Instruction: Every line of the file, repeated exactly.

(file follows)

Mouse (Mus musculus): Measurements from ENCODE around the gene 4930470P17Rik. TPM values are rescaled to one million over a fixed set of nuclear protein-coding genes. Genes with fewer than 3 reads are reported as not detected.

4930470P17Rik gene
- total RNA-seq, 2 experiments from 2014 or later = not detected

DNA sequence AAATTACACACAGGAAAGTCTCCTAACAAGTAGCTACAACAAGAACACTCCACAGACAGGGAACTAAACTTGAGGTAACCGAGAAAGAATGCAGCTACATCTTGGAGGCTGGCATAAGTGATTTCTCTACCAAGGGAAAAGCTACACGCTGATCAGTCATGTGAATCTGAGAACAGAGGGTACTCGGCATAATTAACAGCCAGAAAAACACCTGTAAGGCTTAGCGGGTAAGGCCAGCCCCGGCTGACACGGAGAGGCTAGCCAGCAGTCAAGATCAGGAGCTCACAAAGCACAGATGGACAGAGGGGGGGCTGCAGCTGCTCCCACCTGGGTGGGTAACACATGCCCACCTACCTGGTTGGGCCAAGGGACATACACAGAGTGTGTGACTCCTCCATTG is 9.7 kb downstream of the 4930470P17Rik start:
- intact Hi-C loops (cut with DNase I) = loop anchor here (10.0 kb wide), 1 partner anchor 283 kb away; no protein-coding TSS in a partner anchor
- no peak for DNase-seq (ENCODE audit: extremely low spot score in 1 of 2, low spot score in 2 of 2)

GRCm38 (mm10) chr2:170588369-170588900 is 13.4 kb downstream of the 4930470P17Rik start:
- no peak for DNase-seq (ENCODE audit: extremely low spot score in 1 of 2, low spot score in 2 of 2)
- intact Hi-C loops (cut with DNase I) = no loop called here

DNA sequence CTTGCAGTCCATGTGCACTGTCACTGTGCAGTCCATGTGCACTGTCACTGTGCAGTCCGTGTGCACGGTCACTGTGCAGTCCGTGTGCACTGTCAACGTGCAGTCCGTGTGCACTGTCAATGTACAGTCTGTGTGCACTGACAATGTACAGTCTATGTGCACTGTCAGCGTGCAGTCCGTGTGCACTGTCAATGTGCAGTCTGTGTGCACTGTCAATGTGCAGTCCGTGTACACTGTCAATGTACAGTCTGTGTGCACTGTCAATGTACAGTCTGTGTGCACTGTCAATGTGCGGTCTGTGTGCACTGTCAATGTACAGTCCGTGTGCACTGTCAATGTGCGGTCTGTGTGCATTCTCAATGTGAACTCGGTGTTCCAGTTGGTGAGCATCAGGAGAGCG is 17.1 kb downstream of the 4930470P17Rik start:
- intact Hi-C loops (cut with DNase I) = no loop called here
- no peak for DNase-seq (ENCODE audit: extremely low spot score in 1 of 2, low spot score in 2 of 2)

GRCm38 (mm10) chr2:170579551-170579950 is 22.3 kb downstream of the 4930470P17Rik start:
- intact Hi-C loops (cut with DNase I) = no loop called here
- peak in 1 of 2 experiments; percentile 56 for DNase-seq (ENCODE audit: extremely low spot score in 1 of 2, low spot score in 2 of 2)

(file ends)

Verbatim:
Mouse (Mus musculus): Measurements from ENCODE around the gene 4930470P17Rik. TPM values are rescaled to one million over a fixed set of nuclear protein-coding genes. Genes with fewer than 3 reads are reported as not detected.

4930470P17Rik gene
- total RNA-seq, 2 experiments from 2014 or later = not detected

DNA sequence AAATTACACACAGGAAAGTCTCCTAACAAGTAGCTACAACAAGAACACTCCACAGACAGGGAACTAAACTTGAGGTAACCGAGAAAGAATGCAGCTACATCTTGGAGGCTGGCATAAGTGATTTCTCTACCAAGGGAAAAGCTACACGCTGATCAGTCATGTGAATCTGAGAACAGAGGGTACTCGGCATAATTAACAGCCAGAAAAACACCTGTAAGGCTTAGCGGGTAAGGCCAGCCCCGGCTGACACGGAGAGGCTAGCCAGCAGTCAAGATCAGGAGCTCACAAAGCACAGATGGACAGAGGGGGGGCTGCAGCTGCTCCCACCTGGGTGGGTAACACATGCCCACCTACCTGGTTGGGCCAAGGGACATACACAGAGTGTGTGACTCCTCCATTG is 9.7 kb downstream of the 4930470P17Rik start:
- intact Hi-C loops (cut with DNase I) = loop anchor here (10.0 kb wide), 1 partner anchor 283 kb away; no protein-coding TSS in a partner anchor
- no peak for DNase-seq (ENCODE audit: extremely low spot score in 1 of 2, low spot score in 2 of 2)

GRCm38 (mm10) chr2:170588369-170588900 is 13.4 kb downstream of the 4930470P17Rik start:
- no peak for DNase-seq (ENCODE audit: extremely low spot score in 1 of 2, low spot score in 2 of 2)
- intact Hi-C loops (cut with DNase I) = no loop called here

DNA sequence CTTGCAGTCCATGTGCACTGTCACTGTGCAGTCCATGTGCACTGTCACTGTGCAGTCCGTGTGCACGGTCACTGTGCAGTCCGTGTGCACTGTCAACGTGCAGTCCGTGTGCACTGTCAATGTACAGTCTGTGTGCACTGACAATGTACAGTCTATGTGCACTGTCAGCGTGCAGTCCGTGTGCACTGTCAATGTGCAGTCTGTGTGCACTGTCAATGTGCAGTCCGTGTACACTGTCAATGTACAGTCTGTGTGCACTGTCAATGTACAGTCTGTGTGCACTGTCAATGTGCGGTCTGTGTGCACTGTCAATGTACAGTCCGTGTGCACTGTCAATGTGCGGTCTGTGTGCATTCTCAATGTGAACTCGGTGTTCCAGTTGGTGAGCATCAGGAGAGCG is 17.1 kb downstream of the 4930470P17Rik start:
- intact Hi-C loops (cut with DNase I) = no loop called here
- no peak for DNase-seq (ENCODE audit: extremely low spot score in 1 of 2, low spot score in 2 of 2)

GRCm38 (mm10) chr2:170579551-170579950 is 22.3 kb downstream of the 4930470P17Rik start:
- intact Hi-C loops (cut with DNase I) = no loop called here
- peak in 1 of 2 experiments; percentile 56 for DNase-seq (ENCODE audit: extremely low spot score in 1 of 2, low spot score in 2 of 2)